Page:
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Labour made important gains but a united party would be racing ahead

LABOUR’S political and media opponents portray the party’s performance in the English local council and mayoral elections as disappointing, but it captured more seats and defended more than any other party.

Labour certainly did not capture some of its prime target councils, although its achievements in winning Kirklees or pushing Tory Trafford into no overall control should not be underestimated.

Nor should progress it made in Westminster and Wandsworth be downplayed, gaining seats in the former where Labour has never won control and the latter — Tory for over four decades — in which just 150 votes borough-wide kept the Tories in control.

Both boroughs are on a political knife edge, representing a triumph for the Labour volunteers, especially those mobilised by Momentum, who stormed Tory strongholds in the capital, giving Labour its best results in a London council election — and the Tories’ worst — since 1971.

Labour should learn lessons, looking at where it could have done things more effectively, but neither party nor activists should be downcast.

An oft-quoted truism is that divided parties lose elections and, while Labour is united across Britain behind Jeremy Corbyn, a vocal minority, especially in Parliament, opposes the leader and misses no opportunity to put the boot in.

A glance at media coverage reveals the usual suspects griping about their party’s alleged political inadequacies.

Foremost as ever in the media commentary by political opponents and internal critics is anti-semitism, repeating the slander that Labour under Corbyn tolerates this vile variant of racism and pointing to the results in Barnet as confirmation.

Defeated Labour councillor Adam Langleben, a national executive member of the Jewish Labour Movement, which has worked with the self-appointed conservative Board of Deputies of British Jews and Jewish Leadership Council to stoke the fires of anti-Corbyn allegations of anti-semitism, predictably blamed his own defeat on “Jeremy Corbyn and the Labour leadership.”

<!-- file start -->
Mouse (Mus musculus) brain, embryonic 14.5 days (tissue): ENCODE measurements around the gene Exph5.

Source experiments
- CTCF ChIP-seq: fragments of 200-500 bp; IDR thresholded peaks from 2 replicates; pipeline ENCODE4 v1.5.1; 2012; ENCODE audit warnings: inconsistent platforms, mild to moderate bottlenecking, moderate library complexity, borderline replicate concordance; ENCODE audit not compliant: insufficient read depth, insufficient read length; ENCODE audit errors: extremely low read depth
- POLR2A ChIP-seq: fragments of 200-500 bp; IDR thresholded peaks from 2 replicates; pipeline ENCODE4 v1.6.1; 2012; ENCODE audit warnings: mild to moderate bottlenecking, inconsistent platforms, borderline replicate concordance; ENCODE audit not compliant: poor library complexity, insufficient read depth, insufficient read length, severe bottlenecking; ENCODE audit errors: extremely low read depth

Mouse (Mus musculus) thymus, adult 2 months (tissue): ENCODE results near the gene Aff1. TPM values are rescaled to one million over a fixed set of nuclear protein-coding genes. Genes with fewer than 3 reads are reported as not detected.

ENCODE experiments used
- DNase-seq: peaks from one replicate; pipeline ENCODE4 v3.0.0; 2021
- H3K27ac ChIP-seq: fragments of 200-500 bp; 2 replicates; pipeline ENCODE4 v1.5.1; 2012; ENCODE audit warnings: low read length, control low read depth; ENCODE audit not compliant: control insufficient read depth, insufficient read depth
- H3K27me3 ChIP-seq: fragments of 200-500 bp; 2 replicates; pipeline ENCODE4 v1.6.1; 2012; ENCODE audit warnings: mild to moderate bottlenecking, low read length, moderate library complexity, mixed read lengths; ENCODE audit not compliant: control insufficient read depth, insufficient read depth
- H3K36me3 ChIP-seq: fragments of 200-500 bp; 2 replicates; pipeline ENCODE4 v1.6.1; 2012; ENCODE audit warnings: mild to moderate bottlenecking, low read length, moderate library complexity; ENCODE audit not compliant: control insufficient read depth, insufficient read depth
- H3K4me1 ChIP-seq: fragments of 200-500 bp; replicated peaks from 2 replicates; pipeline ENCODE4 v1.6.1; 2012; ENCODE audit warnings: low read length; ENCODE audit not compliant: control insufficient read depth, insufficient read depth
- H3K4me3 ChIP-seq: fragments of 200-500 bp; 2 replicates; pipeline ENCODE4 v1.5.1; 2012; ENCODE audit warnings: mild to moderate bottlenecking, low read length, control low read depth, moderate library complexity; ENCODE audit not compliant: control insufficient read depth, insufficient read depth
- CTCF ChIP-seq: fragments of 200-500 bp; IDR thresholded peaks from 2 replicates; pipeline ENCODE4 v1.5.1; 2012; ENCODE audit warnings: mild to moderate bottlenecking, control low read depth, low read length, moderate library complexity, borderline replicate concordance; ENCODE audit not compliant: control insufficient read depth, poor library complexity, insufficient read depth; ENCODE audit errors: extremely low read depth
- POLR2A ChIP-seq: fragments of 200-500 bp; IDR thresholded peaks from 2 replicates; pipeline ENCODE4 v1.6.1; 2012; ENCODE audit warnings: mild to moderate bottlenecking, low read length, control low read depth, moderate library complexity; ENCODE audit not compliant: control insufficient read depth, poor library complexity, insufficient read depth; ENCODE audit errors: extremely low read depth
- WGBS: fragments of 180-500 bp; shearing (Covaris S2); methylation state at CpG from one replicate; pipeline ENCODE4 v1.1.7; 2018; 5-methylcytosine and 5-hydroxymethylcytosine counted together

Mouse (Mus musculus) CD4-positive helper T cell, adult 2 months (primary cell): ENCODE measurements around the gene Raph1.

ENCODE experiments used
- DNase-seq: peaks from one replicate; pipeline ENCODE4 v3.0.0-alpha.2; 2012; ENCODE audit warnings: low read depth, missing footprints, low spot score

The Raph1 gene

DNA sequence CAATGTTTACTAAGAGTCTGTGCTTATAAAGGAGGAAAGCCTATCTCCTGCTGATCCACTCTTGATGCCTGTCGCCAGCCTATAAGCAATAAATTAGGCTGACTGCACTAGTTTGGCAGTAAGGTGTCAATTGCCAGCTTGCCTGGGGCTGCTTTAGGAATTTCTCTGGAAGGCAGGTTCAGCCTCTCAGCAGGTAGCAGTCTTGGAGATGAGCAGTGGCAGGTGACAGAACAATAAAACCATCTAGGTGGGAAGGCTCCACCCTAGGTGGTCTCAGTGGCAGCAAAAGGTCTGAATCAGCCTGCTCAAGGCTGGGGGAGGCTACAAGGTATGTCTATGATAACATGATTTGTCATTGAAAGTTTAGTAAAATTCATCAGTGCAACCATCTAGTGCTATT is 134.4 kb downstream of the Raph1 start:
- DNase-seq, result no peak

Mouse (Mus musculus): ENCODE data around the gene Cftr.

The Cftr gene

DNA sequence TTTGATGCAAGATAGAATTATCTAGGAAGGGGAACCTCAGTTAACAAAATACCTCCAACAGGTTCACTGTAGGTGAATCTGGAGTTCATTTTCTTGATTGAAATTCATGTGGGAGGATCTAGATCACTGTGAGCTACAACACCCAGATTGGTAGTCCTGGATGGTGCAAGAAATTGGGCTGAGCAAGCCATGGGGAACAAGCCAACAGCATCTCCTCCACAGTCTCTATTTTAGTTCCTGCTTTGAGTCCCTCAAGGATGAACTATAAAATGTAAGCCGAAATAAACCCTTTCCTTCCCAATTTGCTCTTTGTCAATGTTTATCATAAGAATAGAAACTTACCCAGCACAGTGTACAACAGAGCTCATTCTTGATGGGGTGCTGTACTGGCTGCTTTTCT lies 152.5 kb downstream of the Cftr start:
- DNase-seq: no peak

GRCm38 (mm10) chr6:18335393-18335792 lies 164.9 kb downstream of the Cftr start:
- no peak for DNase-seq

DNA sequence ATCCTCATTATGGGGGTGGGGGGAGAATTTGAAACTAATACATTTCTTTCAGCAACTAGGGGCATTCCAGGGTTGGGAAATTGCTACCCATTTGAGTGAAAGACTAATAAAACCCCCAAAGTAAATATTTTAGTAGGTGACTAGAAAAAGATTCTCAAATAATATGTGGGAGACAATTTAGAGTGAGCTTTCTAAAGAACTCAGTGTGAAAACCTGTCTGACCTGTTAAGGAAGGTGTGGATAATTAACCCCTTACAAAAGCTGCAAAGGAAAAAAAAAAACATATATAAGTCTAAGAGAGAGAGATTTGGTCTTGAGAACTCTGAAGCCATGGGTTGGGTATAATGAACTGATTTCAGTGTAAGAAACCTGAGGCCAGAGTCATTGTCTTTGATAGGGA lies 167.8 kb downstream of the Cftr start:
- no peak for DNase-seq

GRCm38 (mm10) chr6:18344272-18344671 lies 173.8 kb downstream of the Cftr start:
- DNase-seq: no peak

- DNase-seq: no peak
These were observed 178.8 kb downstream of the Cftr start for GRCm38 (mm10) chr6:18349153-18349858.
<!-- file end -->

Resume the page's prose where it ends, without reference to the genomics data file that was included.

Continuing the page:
He told Sky News: “For too many members of the Jewish community voting Labour today was simply impossible, regardless of who the candidate was.”

Perhaps he and his group should be self-critical and assess how helpful they have been to Labour’s campaign.

As a Jewish Socialists’ Group member has pointed out, Barnet is not the only place  in Britain where Jews live. In the east London borough of Redbridge, for instance, which has a notable Jewish population, Labour increased its tally from 36 seats to 51 while the Tory contingent was halved to a dozen.

Anti-semitism is a despicable crime that exists throughout society, including in political parties.

It should be be called out and condemned wherever it raises its head and all parties must educate members and supporters about its manifestations, but to wield it as a weapon against the most anti-racist leader of any party in Britain speaks volumes for the motives of those who do so.

The Tory Party has a long history of tolerating all forms of racism, including anti-semitism, in its own ranks and those of its allies.

It has reinstated a councillor in Pendle, suspended for tweeting a racist “joke,” to turn no overall control into a Tory council gain. Where is the media furore?

Similarly, its MEPs sit in the European Conservatives and Reformists group at Strasbourg, which contains some of the worst anti-semites and racists. Again no media concern.

That same media and the neoliberal defeatists within Labour will try to demoralise activists into believing the English elections have been a disaster for the party. They haven’t and better still lies ahead.

 

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